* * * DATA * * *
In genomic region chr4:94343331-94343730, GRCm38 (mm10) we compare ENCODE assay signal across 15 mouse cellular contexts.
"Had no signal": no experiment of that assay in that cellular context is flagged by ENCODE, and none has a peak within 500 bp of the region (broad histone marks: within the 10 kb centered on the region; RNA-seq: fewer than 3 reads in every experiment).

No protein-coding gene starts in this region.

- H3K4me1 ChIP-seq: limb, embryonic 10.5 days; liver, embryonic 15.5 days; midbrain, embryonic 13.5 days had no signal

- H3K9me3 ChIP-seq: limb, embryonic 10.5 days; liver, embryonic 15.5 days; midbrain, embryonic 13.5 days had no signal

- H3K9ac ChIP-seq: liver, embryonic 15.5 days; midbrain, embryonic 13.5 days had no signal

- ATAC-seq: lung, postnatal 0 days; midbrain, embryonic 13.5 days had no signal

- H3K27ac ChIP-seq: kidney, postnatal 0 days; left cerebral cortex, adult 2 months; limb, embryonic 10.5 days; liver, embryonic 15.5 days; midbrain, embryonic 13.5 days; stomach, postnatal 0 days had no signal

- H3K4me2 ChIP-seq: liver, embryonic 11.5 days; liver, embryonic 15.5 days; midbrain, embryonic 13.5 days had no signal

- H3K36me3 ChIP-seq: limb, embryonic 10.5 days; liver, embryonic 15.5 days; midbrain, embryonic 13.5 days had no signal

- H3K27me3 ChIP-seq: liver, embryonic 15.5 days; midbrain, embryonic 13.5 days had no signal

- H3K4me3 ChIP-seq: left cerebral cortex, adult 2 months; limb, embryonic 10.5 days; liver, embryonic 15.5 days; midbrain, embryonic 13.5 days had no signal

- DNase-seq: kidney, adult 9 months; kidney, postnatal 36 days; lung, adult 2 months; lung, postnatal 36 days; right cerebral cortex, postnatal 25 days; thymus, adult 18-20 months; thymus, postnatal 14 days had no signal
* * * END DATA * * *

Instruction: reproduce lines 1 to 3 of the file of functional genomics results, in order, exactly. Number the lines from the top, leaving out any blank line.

In genomic region chr4:94343331-94343730, GRCm38 (mm10) we compare ENCODE assay signal across 15 mouse cellular contexts.
"Had no signal": no experiment of that assay in that cellular context is flagged by ENCODE, and none has a peak within 500 bp of the region (broad histone marks: within the 10 kb centered on the region; RNA-seq: fewer than 3 reads in every experiment).

No protein-coding gene starts in this region.